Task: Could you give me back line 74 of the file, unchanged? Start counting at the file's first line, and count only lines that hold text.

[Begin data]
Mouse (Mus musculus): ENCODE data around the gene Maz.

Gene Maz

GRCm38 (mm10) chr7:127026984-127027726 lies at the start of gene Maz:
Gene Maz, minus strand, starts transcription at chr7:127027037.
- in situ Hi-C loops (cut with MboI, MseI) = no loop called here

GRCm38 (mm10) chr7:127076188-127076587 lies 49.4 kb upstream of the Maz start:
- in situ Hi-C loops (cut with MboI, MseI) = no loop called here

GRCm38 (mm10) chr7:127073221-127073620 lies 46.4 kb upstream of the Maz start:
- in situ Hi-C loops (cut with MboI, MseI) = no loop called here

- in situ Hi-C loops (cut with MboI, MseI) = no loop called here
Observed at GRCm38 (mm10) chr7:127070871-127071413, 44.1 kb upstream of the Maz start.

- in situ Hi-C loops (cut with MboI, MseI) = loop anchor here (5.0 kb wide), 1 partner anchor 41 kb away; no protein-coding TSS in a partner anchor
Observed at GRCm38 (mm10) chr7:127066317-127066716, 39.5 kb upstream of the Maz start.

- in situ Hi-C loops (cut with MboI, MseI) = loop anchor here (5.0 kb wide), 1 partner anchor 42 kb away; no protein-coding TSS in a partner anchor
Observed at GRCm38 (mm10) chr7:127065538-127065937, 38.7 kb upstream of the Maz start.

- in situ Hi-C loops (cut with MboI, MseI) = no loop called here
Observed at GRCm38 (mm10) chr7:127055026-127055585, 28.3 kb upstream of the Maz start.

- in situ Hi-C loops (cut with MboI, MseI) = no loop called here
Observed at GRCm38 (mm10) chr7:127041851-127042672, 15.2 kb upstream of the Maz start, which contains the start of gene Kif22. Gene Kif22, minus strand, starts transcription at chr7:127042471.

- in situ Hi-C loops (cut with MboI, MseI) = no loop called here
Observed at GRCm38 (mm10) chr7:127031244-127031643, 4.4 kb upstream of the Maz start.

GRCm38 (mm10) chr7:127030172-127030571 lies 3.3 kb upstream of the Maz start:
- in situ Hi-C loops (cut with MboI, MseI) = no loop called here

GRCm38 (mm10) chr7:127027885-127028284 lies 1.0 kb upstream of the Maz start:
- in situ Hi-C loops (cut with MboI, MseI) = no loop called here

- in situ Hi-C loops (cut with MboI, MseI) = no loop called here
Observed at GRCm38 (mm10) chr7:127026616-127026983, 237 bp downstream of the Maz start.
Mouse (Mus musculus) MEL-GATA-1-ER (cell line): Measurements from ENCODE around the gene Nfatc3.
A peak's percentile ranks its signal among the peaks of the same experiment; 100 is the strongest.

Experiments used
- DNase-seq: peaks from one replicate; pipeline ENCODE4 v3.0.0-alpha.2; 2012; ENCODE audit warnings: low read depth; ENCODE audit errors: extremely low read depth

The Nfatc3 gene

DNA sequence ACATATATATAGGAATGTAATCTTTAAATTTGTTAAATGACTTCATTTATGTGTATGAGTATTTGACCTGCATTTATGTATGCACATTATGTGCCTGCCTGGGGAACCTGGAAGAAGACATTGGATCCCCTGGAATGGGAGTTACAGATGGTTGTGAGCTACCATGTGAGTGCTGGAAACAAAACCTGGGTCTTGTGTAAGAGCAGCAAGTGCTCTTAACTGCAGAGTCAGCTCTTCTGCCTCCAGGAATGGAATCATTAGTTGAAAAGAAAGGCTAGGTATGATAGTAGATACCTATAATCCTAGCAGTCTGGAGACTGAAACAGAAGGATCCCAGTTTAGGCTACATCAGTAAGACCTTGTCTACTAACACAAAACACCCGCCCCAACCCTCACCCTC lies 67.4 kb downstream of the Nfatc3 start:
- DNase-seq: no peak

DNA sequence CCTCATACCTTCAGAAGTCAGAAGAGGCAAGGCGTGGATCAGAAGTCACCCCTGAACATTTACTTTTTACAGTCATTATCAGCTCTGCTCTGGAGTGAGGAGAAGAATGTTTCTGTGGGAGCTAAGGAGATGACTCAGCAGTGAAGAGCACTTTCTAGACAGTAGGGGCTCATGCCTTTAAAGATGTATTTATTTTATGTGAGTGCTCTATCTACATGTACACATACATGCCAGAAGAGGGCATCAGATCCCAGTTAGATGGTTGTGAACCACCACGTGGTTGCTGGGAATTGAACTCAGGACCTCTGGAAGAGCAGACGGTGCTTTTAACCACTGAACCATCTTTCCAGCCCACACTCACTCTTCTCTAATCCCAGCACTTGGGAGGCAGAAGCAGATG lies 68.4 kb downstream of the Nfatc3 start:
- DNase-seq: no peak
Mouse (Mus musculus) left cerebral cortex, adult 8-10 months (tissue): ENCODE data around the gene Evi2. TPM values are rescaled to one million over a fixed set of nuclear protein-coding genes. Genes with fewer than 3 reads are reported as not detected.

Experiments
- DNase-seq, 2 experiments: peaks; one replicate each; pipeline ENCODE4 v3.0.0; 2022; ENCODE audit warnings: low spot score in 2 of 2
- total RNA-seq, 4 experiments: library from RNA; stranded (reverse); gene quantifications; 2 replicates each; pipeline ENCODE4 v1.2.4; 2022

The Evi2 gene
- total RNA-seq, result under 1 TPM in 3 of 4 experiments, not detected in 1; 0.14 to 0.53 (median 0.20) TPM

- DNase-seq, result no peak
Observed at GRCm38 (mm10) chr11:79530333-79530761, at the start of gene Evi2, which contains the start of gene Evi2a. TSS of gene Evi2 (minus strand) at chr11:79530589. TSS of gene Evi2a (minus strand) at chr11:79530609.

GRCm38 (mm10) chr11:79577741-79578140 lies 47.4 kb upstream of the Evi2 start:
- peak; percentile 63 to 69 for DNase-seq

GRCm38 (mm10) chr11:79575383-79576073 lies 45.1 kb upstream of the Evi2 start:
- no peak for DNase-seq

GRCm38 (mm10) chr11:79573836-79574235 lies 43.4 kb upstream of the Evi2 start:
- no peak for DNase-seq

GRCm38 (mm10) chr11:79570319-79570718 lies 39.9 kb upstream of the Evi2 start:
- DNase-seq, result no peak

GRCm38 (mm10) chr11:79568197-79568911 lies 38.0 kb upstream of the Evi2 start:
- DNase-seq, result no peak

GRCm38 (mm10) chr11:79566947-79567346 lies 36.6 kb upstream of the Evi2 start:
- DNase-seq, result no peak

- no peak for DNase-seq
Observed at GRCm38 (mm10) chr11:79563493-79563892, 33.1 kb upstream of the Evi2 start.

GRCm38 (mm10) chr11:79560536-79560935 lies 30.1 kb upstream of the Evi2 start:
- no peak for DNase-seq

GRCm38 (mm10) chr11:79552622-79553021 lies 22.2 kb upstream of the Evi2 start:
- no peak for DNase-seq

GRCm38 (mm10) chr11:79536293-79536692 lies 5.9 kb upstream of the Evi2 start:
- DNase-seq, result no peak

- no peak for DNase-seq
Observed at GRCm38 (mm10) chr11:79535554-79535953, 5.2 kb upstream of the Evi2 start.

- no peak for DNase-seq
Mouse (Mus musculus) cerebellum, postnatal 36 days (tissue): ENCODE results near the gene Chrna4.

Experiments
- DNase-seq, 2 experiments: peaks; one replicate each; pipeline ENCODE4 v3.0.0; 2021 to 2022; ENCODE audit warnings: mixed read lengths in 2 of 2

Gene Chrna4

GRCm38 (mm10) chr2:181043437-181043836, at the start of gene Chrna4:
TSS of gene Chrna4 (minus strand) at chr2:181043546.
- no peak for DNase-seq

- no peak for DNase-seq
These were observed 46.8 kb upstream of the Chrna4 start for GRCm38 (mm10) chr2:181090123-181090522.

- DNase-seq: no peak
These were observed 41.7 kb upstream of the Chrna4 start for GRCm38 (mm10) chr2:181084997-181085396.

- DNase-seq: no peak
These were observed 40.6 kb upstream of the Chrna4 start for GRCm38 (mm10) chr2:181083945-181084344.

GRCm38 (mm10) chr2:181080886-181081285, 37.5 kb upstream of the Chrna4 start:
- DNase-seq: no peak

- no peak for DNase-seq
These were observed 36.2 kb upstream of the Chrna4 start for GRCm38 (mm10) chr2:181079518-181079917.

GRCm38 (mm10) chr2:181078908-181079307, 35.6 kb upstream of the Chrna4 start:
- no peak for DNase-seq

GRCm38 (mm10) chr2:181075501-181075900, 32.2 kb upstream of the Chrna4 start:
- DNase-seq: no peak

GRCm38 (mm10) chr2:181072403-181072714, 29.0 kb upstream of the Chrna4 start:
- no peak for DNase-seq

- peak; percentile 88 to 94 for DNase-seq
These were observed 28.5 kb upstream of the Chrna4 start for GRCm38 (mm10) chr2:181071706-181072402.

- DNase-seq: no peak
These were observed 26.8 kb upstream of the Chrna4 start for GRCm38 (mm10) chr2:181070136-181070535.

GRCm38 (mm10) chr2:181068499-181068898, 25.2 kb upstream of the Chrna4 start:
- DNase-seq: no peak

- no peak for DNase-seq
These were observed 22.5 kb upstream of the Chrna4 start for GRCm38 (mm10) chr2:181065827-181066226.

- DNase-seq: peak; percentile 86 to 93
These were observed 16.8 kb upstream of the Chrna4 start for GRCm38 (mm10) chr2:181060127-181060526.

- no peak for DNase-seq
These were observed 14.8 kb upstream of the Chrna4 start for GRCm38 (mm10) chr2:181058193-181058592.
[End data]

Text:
- no peak for DNase-seq